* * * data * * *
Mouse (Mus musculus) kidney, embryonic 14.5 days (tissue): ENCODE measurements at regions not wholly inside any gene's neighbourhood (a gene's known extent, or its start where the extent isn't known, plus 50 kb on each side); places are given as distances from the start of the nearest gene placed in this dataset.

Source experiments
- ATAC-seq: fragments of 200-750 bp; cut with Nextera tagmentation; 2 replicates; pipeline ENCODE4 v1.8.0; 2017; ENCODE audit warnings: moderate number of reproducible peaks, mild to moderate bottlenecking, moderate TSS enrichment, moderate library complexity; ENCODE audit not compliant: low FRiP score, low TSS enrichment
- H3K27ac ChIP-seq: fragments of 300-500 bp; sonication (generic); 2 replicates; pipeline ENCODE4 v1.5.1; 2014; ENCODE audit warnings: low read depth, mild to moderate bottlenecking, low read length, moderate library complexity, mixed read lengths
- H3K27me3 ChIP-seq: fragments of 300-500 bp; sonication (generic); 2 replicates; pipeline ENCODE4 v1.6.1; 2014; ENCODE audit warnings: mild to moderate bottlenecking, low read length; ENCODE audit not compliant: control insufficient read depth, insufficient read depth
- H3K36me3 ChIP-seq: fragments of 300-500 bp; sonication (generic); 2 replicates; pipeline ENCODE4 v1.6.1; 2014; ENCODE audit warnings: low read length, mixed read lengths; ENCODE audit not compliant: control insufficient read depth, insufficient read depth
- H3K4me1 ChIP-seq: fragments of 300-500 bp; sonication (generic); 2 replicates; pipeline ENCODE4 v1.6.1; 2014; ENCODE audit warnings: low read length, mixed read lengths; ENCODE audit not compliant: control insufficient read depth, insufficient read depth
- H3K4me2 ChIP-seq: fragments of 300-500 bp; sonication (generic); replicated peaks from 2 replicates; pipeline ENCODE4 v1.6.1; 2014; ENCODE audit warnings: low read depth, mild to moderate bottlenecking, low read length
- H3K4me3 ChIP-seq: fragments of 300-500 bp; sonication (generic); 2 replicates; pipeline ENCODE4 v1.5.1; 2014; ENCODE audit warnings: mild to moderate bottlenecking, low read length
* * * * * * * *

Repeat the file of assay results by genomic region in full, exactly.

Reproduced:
Mouse (Mus musculus) kidney, embryonic 14.5 days (tissue): ENCODE measurements at regions not wholly inside any gene's neighbourhood (a gene's known extent, or its start where the extent isn't known, plus 50 kb on each side); places are given as distances from the start of the nearest gene placed in this dataset.

Source experiments
- ATAC-seq: fragments of 200-750 bp; cut with Nextera tagmentation; 2 replicates; pipeline ENCODE4 v1.8.0; 2017; ENCODE audit warnings: moderate number of reproducible peaks, mild to moderate bottlenecking, moderate TSS enrichment, moderate library complexity; ENCODE audit not compliant: low FRiP score, low TSS enrichment
- H3K27ac ChIP-seq: fragments of 300-500 bp; sonication (generic); 2 replicates; pipeline ENCODE4 v1.5.1; 2014; ENCODE audit warnings: low read depth, mild to moderate bottlenecking, low read length, moderate library complexity, mixed read lengths
- H3K27me3 ChIP-seq: fragments of 300-500 bp; sonication (generic); 2 replicates; pipeline ENCODE4 v1.6.1; 2014; ENCODE audit warnings: mild to moderate bottlenecking, low read length; ENCODE audit not compliant: control insufficient read depth, insufficient read depth
- H3K36me3 ChIP-seq: fragments of 300-500 bp; sonication (generic); 2 replicates; pipeline ENCODE4 v1.6.1; 2014; ENCODE audit warnings: low read length, mixed read lengths; ENCODE audit not compliant: control insufficient read depth, insufficient read depth
- H3K4me1 ChIP-seq: fragments of 300-500 bp; sonication (generic); 2 replicates; pipeline ENCODE4 v1.6.1; 2014; ENCODE audit warnings: low read length, mixed read lengths; ENCODE audit not compliant: control insufficient read depth, insufficient read depth
- H3K4me2 ChIP-seq: fragments of 300-500 bp; sonication (generic); replicated peaks from 2 replicates; pipeline ENCODE4 v1.6.1; 2014; ENCODE audit warnings: low read depth, mild to moderate bottlenecking, low read length
- H3K4me3 ChIP-seq: fragments of 300-500 bp; sonication (generic); 2 replicates; pipeline ENCODE4 v1.5.1; 2014; ENCODE audit warnings: mild to moderate bottlenecking, low read length